Robot helps orthopedic surgeons at Copley Hospital

Published: Sep. 10, 2019 at 12:01 AM EDT
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It's been about two years in the making, but Copley Hospital is finally introducing its newest piece of technology: a robot that assists with knee replacement surgery.

The robot is part of the NAVIO Surgical System. Doctors say it provides another way for surgeons to achieve technical accuracy and precision for partial and total knee replacement procedures.

Two of the Mansfield Orthopedic fellowship-trained orthopedic surgeons, Dr. Brian Aros and Dr. Nicholas Antell, are currently training with the robot.

On Monday they allowed WCAX News into the operating room for an exclusive femur bone removal demonstration and explained how the technology works.

"It allows us to collect data in real time at the time of the surgery once the patient is on the table and give us basically a 3D rendering of what their bone anatomy is," Antell said.

He says the robot is inside a handheld device. It has sensors on it that are in sync with sensors on the thigh, femur and tibia bones, detecting exactly where the patient's knee is. As they perform bone resections, the robot lets them know if they cut too much or not enough bone.

The technology is also used to prepare bone, size and position knee implants.

"This system would allow us to plan what we would do early on as to what type of procedure we were doing, whether it's a partial or total, and then what implant we choose to use," said Aros.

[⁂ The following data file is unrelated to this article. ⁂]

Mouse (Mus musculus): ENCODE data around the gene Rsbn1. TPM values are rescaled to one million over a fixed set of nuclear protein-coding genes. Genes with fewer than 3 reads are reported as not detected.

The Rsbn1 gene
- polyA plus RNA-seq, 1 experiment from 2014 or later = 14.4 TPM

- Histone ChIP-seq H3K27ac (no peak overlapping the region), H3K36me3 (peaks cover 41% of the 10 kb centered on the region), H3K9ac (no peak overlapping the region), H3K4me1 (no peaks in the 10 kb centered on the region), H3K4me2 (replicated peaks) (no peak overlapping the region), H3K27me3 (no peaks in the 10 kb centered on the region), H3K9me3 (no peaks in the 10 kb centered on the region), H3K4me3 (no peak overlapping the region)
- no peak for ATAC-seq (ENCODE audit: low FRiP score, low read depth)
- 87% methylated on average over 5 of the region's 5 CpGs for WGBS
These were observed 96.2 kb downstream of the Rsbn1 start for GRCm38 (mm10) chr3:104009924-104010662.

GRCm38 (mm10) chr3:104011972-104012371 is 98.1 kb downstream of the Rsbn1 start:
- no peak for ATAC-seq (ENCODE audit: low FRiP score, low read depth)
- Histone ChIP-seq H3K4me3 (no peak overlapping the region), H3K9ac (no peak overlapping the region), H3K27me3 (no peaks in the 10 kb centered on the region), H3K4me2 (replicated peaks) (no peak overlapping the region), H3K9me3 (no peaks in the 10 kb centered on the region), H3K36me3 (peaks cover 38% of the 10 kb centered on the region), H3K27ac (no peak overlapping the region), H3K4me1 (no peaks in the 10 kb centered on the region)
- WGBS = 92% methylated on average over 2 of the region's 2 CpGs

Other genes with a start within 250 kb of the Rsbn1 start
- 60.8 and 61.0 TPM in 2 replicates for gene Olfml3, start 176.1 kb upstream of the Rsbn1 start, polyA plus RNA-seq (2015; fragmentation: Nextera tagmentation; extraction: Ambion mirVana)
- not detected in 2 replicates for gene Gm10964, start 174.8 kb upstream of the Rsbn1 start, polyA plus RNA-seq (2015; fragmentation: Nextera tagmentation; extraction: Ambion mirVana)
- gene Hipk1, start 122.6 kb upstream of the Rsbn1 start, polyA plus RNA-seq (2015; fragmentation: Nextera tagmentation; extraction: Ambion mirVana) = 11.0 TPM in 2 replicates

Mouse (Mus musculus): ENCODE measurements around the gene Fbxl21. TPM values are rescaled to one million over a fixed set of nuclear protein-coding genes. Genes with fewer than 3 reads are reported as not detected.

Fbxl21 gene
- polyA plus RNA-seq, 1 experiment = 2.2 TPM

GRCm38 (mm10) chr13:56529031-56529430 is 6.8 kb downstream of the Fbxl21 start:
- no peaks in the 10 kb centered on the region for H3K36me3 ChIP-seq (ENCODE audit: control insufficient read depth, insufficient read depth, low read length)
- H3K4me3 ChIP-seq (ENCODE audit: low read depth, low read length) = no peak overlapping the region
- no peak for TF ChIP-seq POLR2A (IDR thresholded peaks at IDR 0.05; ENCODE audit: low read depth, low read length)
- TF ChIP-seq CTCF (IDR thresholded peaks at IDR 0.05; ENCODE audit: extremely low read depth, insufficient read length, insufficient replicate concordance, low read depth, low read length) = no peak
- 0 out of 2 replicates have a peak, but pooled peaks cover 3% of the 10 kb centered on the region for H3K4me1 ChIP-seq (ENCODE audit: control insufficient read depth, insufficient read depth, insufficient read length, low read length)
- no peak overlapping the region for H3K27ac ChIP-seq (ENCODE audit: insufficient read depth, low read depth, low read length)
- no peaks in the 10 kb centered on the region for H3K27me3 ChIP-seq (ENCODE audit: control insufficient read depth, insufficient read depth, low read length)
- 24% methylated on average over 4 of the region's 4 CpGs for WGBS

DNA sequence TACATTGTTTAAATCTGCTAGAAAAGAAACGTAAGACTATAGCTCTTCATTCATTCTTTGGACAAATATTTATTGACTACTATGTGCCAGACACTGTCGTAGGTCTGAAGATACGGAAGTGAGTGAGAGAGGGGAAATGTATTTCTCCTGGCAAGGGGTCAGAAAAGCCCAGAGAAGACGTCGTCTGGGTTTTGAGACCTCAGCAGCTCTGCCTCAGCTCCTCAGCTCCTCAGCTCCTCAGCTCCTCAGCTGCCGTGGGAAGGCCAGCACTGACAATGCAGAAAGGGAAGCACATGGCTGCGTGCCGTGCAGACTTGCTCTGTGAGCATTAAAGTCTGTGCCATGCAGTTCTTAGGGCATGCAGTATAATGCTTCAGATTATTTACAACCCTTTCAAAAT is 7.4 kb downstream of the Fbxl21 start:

Aros says they chose the NAVIO system because of its variety and flexibility.

“One of the nice things with this system is within their array of implants, it doesn’t commit us to one implant. So it allows us as surgeons to choose within whatever we would feel best is the implant of choice for the patient,” he said. “One of the unique things specifically about this system is during surgery, it’s really giving us feedback as to how the knee would potentially move if the implant was sized or placed in that position. And then afterward, when we do a trial and we put the final implant in, it allows us to gather more information so we can make the knee as close to perfect as possible hoping that will eventually influence the outcome in a positive way for patients.”

Both doctors reiterated that the robot does not work alone and they are still in control of the operation.

“We are actually doing the procedure with the handheld instruments. We are over the patient, we are doing the procedure and the computer screen -- that’s there helping us guide our bone resections but we’re actually doing the hands-on stuff ourselves,” said Antell. “As surgeons and medical providers, you need to be open to advances in technology. Sometimes change is hard but there’s certainly benefits to incorporating advanced technologies into your practice. I think there’s a lot of things in orthopedics that a robot’s not going to be able to do for us over time. You definitely need the surgeon in the room doing the procedure but this is just added technology that helps us improve our accuracy and our precision.”

Antell and Aros added that they aren't sure when they'll officially start using the robot on patients, but it could be as early as this fall on a case-by-case basis.